Curly Mythbusters: 8 Curl Myths Debunked
Posted on 23 May 2019
For a good portion of our lives, many of us curly girls were completely clueless when it came to dealing with our hair. Fast forward to today and now there is so much information out there, it’s hard to tell what’s legit and what’s not. We’re here to give you the lowdown and dispel some of the myths surrounding curly hair.
1. You shouldn’t shampoo curly hair
Let's start with a BIG one: co-washing. This is a huge trend for curly girls. The intended purpose of co-washing (washing your hair with conditioner only) is to avoid harmful agents in shampoos that hinder your hair’s natural oil production, retention of moisture and overall strength.
The reality is, not everyone is a great candidate for co-washing.
This is especially true for those who may have naturally oily hair or scalp conditions like eczema or psoriasis. It's important to know that cleansing with a conditioner won’t clarify your hair.
What does this mean for your curls?
BUILD UP. Without properly washing your hair, build up and residue from styling products as well as the conditioner you’re using to co-wash can cause itchy scalp, flat, frizzy roots, lack of definition, and suuuuper dull/lifeless curls.
Don't be afraid of the word "shampoo." Not all shampoos are necessarily bad. Look for a shampoo that fights buildup but also treats your curls right. Formulas that are free from sulfates and other harsh cleaning agents will keep your hair clean while maintaining healthy, beautiful curls.
2. Curly hair needs to be washed daily
Curly girls are no stranger to concocting all sorts of crazy cocktails. We'd pile on a leave-in for moisture, add a styling cream for definition, a gel for hold, and layer in an oil to break the cast and add a bit of shine. Thasss a whole lotta product!
We’d use almost anything that would help us achieve “perfect curls”. The worst part? The results wouldn’t last more than a day and the product build-up was crazy! Which meant we were washing every day or every other day. Yikes!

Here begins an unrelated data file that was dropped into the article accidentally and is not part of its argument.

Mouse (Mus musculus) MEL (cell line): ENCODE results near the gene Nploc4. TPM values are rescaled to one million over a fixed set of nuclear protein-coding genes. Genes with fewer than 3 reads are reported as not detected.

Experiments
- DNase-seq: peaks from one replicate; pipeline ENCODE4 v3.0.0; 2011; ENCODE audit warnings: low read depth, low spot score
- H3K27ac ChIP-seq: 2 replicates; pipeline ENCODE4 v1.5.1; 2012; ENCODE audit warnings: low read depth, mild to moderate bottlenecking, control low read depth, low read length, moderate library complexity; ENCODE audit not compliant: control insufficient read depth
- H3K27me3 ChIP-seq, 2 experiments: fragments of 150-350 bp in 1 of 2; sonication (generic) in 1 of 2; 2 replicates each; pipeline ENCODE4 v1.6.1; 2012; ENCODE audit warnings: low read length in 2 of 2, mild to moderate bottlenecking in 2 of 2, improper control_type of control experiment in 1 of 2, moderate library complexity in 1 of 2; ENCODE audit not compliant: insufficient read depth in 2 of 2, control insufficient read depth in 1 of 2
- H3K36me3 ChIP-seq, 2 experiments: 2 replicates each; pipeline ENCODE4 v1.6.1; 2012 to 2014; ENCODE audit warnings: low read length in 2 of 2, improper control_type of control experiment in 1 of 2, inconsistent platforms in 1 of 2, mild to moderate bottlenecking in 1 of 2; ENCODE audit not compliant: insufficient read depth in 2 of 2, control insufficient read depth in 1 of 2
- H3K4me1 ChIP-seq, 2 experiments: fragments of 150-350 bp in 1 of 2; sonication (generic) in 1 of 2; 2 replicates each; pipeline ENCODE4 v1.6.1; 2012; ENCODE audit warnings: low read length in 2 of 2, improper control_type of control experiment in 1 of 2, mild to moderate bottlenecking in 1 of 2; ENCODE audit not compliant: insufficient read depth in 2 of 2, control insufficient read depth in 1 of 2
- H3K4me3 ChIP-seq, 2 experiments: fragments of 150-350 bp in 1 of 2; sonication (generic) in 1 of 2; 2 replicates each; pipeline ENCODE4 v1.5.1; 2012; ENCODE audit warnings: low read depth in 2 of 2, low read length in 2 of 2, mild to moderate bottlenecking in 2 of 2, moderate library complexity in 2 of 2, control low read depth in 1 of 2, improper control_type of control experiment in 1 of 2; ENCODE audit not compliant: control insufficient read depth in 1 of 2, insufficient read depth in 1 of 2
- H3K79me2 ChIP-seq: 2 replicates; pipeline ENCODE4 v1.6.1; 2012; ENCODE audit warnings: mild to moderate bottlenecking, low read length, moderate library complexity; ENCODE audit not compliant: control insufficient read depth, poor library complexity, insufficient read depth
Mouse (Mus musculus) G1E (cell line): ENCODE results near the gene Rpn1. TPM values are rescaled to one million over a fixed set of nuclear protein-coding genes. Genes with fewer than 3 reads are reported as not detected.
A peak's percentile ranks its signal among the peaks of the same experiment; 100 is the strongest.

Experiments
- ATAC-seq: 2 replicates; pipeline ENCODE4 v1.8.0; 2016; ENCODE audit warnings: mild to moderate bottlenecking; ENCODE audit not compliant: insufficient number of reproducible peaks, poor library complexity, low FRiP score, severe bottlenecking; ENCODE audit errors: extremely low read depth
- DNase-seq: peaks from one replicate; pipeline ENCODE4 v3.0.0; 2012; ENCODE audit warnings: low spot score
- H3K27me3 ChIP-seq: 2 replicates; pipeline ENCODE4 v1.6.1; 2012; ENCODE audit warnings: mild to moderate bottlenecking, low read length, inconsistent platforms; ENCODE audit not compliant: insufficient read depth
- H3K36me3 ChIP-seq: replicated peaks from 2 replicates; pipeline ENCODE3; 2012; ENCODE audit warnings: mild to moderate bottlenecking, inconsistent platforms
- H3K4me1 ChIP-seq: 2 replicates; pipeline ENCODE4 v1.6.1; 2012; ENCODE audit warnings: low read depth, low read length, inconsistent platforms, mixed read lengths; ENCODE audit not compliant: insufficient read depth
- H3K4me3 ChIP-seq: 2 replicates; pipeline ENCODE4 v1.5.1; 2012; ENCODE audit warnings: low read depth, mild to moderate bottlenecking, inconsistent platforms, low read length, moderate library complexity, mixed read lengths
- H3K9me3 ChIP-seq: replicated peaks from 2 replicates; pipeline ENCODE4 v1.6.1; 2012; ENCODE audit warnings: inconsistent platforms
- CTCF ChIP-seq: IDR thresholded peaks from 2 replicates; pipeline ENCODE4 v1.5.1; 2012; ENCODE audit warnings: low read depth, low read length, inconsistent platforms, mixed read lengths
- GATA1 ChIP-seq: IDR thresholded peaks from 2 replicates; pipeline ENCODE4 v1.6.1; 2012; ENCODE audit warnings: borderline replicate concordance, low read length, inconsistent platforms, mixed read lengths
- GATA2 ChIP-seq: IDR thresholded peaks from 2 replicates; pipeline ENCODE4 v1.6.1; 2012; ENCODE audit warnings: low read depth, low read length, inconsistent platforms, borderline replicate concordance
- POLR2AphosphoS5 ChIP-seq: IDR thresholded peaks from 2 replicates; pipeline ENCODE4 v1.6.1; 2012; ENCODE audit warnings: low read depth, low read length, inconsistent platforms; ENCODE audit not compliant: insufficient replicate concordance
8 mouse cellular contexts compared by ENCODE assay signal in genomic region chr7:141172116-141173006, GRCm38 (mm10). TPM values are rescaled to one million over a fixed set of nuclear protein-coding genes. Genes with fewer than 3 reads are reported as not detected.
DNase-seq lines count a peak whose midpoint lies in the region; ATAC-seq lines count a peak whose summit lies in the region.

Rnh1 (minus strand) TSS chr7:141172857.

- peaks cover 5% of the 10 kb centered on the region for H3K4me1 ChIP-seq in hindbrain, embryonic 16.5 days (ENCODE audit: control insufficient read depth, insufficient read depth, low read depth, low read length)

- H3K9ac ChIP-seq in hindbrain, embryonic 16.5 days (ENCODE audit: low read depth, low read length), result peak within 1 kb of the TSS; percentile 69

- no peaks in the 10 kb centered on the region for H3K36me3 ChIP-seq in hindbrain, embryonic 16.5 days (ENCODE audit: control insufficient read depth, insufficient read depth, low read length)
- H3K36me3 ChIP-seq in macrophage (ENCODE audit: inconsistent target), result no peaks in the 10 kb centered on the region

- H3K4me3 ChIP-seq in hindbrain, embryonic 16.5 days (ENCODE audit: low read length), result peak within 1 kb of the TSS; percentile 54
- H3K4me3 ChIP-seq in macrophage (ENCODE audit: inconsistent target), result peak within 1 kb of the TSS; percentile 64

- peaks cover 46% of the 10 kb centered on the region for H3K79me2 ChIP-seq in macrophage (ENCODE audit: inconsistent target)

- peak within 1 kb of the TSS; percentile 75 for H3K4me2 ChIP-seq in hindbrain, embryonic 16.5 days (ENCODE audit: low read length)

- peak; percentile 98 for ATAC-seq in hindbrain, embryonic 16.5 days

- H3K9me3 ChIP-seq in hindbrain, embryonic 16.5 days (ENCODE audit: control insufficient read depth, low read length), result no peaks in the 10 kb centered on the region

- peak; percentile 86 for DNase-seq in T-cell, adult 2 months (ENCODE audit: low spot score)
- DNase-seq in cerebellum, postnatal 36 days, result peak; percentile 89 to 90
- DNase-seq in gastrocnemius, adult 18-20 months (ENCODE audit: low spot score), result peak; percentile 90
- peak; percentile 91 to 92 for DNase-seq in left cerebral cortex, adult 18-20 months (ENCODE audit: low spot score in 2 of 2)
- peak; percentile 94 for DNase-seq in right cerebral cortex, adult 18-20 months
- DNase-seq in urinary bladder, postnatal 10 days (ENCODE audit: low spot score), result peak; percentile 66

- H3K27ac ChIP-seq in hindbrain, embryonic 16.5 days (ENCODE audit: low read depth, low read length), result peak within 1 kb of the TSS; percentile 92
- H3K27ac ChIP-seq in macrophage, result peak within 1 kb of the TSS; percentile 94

Now we know better. We don’t need all those products to be happy with our curls. Not to mention washing your hair too frequently can prevent hair from producing oils that are essential to its health and repair.
How often you wash your hair (or your "wash cycle") is truly an individual choice, there is no wrong or right. Some curlies need to wash their every 2-3 days, while others boast 7+ day wash cycles. For most of us, though, we can do away with daily wash and restyling of our curls.
3. Curly hair = Tangled hair
This is is simply not true! If using the right comb or brush, curls that are healthy and moisturized should be painless and easy to detangle with minimal shedding. Our conditioner is designed to get rid of those knots and tangles with ease. Start at the bottom with a wide-toothed comb and work your way up your hair shaft gently. The main thing to remember is that your detangling work should ideally be done in the shower, with conditioner soaking your strands. Detangling dry curls will lead to unnecessary breakage and split ends.
4. Dry hair is a way of life
Sebum is the natural oil our scalp produces to help maintain the moisture, shine, and strength of the hair. All the twists and turns in curled hair texture make it harder for sebum to travel from our roots down to the hair shaft. Since we typically don't brush curls once they’re dry, there’s no other way for it to be carried down the length of the hair.